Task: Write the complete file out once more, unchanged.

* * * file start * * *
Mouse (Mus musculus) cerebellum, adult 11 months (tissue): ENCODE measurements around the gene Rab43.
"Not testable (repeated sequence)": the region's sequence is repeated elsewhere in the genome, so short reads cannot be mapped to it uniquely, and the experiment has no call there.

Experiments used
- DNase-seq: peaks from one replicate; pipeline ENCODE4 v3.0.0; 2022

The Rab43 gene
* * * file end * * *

Mouse (Mus musculus) cerebellum, adult 11 months (tissue): ENCODE measurements around the gene Rab43.
"Not testable (repeated sequence)": the region's sequence is repeated elsewhere in the genome, so short reads cannot be mapped to it uniquely, and the experiment has no call there.

Experiments used
- DNase-seq: peaks from one replicate; pipeline ENCODE4 v3.0.0; 2022

The Rab43 gene